One of the interactive tools available in Blackboard is the Discussion Board. Whilst moving to online teaching, we’ve seen staff start to use discussion boards to communicate with their students and for students to communicate with their peers.
In this blogpost, we’ll be giving you some tips on how best to design learning activities using discussion boards and some strategies for implementing them into learning and teaching. As we move to online teaching, it’s important to remember that this is new to students as well as staff. A well-designed online learning activity will help to alleviate stresses for students and queries for staff.
One of the most common queries we get from staff is about student engagement with various e-learning tools. Engagement depends on how the learning activity is designed and how it feeds into the rest of the module and learning process.
The first question to ask yourself when starting to use discussion boards is what is its purpose? What is it that you want your students to do or be able to do after engaging with the activity? After you’ve established that the discussion board is the correct tool for the activity (remember to put the learning need first), you can begin to design it.
A recent blogpost by Slobodan Tomic, Ellen Roberts, Jane Lund from York University identifies some tips for best embedding Discussion Forums in your teaching. They propose a series of 5 questions that will help you to clarify the specificities of your discussion board for your learning activity:
|1. What is the activity?
||A discussion (with or without reference to a resource)
A reflection on personal experience
A co-created presentation
|2. What is the purpose of the discussion or activity?
||To enable students to:
· Digest and critique a reading
· Construct an argument
· Test/challenge a theory
· Work in pairs/teams
· Develop skills (e.g. search for and share resources)
|3. What do students need to do and by when?
||How long will the activity run for?
Should they post once, or more than once?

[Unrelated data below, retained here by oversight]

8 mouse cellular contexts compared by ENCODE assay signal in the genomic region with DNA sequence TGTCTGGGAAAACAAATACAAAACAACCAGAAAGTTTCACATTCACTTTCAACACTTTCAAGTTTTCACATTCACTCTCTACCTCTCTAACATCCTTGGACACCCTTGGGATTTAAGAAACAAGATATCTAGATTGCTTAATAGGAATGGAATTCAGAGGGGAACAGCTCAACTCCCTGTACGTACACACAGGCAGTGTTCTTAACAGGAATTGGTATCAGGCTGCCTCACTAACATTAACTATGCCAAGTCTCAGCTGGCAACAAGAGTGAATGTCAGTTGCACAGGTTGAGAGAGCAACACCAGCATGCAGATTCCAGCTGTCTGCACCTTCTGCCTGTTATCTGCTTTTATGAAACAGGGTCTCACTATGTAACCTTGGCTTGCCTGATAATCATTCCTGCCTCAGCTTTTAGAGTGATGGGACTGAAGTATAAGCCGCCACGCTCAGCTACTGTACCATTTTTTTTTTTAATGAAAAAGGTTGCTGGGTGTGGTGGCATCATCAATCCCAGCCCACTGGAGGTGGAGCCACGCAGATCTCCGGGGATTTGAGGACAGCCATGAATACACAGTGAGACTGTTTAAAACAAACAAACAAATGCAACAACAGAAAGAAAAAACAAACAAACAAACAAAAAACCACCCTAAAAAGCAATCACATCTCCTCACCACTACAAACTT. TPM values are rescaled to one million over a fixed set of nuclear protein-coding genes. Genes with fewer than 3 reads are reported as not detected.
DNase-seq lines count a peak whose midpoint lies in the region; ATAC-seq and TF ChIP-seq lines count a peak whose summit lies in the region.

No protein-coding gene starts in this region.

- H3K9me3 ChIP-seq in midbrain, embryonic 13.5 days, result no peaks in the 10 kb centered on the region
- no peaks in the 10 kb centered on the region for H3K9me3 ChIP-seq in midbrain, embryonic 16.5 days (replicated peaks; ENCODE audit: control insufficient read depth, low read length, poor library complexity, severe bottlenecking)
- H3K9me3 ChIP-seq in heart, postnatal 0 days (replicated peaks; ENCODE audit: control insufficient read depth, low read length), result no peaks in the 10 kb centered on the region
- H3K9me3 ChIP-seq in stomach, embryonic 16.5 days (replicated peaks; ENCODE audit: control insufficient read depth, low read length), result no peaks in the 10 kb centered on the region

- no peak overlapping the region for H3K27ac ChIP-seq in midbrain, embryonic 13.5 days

Should they respond to at least one other post?
Do they need to communicate off-platform to complete the task?
Should they nominate a rapporteur?
What are the deadlines for each stage of the task?
|4. What will the tutor’s role be, and how often will they be ‘present’ (see below)?
||Will tutors facilitate the discussion?
Or will they lurk but not comment until a particular point?
Will tutors be checking in every day? Every few days? At the end of the task if it is a student-led task?
|5. What do students do if they have any problems?
||How should communicate this?
In the forum?
There are many more useful tips in this blogpost so do look at it.
Once you’ve got the correct purpose for the discussion board, you can start to think about how best to embed into your teaching.
The following tips should help encourage engagement:
- Have you prepared the students for the activity?
- Have you explained exactly what you expect of the students?
- Have you provided students with guidance on how to engage with the tool?
- Have you explained to students how best to communicate with you?
- Have you explained to your students the benefit of engaging with the activity?
- Do your students know why they have to undertake the activity?
- Have you explained to students why you have set up the activity in a certain way?
- Have you responded to discussion board posts regularly (if designed in the learning activity)?
- Have you responded to posts in other learning activities?
- If running virtual seminars, have you drawn on the content in the posts?
- Have you provided sample discussion forum posts to your students?
- If you’re expecting students to post on other discussion forum posts, have you given examples of what types of posts they should be doing?
You may also Gilly Salmon’s Five Stage Model useful. This model isn’t new but is designed to help scaffold students into online discussion.
Hopefully, these tips will help you design your learning activity using discussion boards. Once you have designed the activity, you’ll find all the help on setting them up in our FAQs: https://faqs.aber.ac.uk/index.php?search=discussion.
We’re always on the lookout to hear from people successfully using e-learning tools in their teaching. If you’ve been using the Discussion Board feature successfully, then we’d like to hear from you. Drop us an email. As always, if you have any questions about using these tools, please email firstname.lastname@example.org.
Tomic, S., Roberts, E., Lund, J. 2020. Designing learning and teaching online: the role of discussion forums. [Online]. Available at: https://www.advance-he.ac.uk/news-and-views/designing-learning-and-teaching-online-role-discussion-forums. Last accessed: 30.04.2020.
Salmon, G. n.d. Five Stage Model. [Online]. Available at: https://www.gillysalmon.com/five-stage-model.html. Last accessed: 30.04.2020.